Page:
One of most basic laws of science is the Law of the Conservation of Energy “Energy cannot be created or destroyed; it can only be changed from one form to another”.
Also, Darwin states that “It is not the strongest of the species that survives, nor the most intelligent that survives. It is the one that is most adaptable to change”.
From those two golden rules we can figure three things about any technology, tool or concept:
Technologies evolve the techniques for software development in the 90's are far different from the ones used now. Tools that doesn't adapt to new techniques, requirements will soon be replace by another by a more change adaptable ones even if it's very smart, powerful or cheap.
Ideas doesn't come out from the vacume most concepts are incrementally created.
- A technology like containers or a tool like docker didn’t invent the wheel; as, Controlling users, resource and tasks is the ultimate role for any Operating system.
The following shows the historical time-line of the changes that lead to what we have now.
During development of Unix Version 7, A chroot on Unix operating systems is an operation that changes the apparent root directory for the current running process and its children. For us now its very standard for a root user to have its own root directories as well as each user.
FreeBSD 4.0 was released with a new command, called jail, which was designed to allow shared-environment hosting providers to easily and securely create a separation between their processes and those of their individual customers. Also, allowed isolated resource sharing between processes. FreeBSD jail expanded chroot’s capabilities, but restricted everything a process could do with the underlying system and processes in other jails. And It had problems with shared devices and resources.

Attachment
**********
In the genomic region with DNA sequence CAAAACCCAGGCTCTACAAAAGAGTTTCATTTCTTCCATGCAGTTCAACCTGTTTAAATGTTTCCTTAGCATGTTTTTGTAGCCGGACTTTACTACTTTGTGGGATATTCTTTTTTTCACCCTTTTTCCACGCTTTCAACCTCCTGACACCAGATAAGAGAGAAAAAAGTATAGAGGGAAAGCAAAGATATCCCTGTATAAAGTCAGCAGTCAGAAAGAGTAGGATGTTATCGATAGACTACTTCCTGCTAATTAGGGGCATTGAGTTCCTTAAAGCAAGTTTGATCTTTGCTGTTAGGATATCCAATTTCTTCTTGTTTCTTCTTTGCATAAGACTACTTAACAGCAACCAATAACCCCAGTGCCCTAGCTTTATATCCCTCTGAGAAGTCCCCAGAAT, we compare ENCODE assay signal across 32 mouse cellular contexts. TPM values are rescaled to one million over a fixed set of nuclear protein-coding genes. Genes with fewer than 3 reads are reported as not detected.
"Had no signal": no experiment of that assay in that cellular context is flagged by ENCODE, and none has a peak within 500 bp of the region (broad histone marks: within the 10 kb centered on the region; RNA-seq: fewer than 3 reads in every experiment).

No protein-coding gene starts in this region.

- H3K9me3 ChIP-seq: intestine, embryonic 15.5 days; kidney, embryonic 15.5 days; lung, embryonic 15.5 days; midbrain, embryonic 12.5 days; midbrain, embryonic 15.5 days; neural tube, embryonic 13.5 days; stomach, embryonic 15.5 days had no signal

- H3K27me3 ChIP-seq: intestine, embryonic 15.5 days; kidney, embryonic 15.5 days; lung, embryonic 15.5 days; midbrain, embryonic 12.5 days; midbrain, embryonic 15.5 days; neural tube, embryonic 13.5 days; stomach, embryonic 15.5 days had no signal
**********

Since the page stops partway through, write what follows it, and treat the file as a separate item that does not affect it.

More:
Sun released an early build of Solaris 10, which included Solaris Containers, and later evolved into Solaris Zones. This was the first major commercial implementation of container technology and is still used today to support many commercial container implementations.
- 2005 : Open VZ set a complete vision but it was hyper visor like implementation with no speed improvements it was based on chroot and rlimit but it had a complete visions. The main problem with openVZ with that they changed the linux kernel it self which by time drifted more and more from the standard releases.
Engineers at Google (primarily Paul Menage and Rohit Seth) started the work on this feature under the name "process containers". That was later named to control groups. And it’s now a part from the Linux kernel 2.6.24 release January 2008. This feature is the most important linux feature that motivited the existance of containers and its explaned in depth a little further in the road.
HP released Secure Resource Partitions for HPUX, later renamed to HP-UX Containers;
- 2008 : LXC (Linux Containers) as the first Cgroups based frame work to support containers. LXC provided a middle ware component that allowed the idea of containers to exist.
Docker was realeased and doin’t expect to explan docker in a couple of words but docker is a framework to create, monitor and maintain containers that was built on LXC but shifted recently to lib container.
lmctfy (Let Me contain that for you) was release by Google to compete with Docker. The Project Git Repository
Google Announces that it has used containers as a concept since 2006 and released its open source project kubernetes that allows container clustering.
OPEN CONTAINER INITIATIVE annoced that the Docker lib containers is standardized as the base for a Linux kernel feature.